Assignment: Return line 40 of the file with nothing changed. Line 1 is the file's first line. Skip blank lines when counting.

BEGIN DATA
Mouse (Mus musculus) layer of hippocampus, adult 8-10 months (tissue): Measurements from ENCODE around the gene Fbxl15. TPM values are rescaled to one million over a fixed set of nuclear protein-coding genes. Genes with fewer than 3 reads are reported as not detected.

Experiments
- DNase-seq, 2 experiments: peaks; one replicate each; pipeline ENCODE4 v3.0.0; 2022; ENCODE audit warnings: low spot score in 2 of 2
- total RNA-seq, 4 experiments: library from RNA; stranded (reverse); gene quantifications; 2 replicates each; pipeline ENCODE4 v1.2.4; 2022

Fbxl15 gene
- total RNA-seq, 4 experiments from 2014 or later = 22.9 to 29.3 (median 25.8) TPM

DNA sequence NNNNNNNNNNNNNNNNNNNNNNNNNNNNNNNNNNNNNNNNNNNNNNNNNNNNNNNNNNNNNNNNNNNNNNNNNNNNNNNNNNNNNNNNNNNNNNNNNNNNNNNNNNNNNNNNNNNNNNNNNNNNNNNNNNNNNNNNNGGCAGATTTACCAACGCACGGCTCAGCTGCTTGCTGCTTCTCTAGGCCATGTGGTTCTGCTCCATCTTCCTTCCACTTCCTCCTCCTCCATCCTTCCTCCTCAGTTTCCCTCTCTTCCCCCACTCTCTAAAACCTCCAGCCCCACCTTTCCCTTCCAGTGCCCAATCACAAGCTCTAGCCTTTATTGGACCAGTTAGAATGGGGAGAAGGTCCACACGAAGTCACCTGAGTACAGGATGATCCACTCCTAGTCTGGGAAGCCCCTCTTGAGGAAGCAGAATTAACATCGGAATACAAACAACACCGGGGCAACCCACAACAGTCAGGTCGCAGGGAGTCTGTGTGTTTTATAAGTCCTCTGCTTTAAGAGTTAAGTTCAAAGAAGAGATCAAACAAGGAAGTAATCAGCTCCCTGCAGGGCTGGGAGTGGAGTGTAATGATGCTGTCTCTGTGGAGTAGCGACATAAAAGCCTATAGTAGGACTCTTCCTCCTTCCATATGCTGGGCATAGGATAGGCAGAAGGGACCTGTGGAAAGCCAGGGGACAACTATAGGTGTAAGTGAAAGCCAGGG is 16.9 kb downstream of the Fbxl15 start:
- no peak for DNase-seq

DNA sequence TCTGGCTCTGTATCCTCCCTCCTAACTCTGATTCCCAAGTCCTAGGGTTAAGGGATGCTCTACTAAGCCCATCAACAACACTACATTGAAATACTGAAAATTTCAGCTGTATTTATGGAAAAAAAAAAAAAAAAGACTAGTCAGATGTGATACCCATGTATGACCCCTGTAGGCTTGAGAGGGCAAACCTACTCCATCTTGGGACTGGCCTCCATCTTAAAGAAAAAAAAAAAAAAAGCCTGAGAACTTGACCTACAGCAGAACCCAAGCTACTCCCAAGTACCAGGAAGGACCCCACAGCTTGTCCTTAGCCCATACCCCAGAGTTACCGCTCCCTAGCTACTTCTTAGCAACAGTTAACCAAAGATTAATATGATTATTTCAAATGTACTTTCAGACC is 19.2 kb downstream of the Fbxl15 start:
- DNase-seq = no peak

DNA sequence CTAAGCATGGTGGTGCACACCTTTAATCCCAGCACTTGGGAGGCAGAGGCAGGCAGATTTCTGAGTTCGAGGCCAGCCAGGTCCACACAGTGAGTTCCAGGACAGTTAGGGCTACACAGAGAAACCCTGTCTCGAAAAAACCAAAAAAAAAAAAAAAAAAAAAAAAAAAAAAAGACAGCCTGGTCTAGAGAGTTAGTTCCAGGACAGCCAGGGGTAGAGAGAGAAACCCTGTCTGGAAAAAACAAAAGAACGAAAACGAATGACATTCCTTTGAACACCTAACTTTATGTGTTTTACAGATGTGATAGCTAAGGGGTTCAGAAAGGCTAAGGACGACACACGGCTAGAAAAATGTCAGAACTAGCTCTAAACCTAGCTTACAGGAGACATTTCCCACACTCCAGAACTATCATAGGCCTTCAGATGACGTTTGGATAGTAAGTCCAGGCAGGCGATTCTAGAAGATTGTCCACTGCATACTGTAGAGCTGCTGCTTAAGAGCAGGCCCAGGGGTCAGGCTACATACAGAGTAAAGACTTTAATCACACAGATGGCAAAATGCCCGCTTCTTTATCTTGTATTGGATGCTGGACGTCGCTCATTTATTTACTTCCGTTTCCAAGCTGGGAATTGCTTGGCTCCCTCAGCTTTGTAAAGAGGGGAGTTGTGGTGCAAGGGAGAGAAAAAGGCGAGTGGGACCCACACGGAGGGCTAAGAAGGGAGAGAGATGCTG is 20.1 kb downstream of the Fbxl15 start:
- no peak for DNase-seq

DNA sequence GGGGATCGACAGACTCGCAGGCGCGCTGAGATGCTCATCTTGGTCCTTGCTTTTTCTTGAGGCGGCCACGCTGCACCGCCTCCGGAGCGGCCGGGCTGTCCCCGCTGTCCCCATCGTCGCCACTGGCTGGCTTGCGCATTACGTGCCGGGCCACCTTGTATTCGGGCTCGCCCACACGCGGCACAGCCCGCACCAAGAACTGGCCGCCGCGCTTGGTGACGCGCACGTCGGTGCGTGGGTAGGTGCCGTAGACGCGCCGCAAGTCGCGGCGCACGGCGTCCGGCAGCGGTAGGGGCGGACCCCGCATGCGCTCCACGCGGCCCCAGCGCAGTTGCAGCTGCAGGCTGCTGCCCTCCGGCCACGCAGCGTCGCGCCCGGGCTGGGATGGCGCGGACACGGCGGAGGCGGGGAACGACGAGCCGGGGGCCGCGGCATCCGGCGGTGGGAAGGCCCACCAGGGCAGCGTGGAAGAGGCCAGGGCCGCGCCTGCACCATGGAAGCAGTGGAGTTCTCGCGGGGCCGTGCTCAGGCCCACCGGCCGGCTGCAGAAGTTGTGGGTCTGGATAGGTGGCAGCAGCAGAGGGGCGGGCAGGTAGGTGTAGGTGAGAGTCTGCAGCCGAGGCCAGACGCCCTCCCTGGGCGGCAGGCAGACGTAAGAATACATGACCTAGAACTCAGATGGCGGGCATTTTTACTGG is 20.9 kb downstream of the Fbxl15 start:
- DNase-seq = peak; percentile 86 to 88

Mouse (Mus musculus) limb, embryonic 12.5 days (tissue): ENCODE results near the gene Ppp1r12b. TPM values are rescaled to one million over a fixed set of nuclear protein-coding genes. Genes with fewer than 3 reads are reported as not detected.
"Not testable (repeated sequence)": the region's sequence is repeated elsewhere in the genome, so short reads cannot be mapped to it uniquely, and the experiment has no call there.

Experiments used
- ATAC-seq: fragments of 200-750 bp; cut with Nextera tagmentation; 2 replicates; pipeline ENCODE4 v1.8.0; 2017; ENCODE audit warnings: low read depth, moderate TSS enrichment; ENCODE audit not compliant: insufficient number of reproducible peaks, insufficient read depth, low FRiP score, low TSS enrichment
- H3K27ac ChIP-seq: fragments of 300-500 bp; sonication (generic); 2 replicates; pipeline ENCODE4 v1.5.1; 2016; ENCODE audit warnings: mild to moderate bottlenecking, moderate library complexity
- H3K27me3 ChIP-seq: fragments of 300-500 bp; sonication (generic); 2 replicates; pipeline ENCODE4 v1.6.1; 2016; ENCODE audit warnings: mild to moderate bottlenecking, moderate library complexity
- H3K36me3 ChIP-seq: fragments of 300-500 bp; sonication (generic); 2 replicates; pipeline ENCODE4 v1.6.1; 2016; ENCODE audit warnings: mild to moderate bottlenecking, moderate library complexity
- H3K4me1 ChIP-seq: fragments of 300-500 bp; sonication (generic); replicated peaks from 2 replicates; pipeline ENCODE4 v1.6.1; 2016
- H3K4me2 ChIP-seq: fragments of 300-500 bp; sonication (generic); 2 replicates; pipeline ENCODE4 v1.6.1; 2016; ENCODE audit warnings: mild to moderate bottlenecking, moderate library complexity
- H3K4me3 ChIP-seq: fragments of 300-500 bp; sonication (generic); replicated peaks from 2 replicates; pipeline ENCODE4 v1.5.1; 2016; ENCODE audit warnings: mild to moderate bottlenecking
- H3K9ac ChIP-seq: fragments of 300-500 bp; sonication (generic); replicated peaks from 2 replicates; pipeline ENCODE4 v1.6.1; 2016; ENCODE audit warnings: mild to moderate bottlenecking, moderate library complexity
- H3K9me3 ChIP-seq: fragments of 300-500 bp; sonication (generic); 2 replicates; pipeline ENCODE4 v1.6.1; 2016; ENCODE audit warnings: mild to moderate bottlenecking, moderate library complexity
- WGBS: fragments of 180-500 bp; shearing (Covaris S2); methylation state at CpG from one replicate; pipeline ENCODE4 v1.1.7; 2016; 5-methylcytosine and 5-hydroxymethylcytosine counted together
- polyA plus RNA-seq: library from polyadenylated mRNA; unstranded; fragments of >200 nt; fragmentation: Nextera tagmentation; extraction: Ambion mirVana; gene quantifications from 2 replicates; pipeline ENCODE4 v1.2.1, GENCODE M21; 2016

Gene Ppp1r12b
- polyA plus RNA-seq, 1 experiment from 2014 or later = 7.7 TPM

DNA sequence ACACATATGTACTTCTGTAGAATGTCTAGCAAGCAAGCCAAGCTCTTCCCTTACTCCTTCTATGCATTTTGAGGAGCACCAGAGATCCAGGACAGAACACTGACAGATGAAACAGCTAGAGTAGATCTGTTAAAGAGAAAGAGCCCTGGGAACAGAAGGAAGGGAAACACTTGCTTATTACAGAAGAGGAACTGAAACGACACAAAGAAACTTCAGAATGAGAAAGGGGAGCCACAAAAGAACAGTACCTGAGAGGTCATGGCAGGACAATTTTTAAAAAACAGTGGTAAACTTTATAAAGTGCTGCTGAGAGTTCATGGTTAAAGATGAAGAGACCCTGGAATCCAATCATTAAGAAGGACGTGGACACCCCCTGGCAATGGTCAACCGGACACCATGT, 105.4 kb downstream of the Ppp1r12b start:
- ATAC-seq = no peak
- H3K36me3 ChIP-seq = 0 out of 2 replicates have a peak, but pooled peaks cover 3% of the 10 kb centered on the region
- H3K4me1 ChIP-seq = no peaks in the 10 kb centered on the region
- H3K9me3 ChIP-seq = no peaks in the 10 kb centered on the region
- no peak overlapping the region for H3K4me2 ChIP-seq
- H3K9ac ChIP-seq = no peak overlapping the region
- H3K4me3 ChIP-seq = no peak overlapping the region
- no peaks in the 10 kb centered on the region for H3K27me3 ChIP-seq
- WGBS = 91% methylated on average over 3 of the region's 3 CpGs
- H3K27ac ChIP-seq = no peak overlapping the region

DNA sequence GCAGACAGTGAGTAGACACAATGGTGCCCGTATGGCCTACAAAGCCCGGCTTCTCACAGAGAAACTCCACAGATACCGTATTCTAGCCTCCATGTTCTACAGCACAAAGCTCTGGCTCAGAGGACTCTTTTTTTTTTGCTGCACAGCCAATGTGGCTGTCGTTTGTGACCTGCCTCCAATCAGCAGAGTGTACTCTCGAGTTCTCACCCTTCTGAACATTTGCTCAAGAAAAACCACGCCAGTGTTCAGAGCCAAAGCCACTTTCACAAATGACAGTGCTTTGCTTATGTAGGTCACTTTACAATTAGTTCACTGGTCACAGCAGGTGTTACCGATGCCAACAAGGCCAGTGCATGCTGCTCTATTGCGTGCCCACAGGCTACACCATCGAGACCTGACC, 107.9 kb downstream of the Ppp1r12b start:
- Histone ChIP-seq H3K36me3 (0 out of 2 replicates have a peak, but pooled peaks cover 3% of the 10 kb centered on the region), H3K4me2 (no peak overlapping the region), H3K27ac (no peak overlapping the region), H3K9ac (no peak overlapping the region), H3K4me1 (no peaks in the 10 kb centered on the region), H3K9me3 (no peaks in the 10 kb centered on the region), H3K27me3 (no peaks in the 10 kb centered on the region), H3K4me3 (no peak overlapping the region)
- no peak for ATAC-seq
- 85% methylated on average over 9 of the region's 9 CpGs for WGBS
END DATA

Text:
- WGBS = 91% methylated on average over 3 of the region's 3 CpGs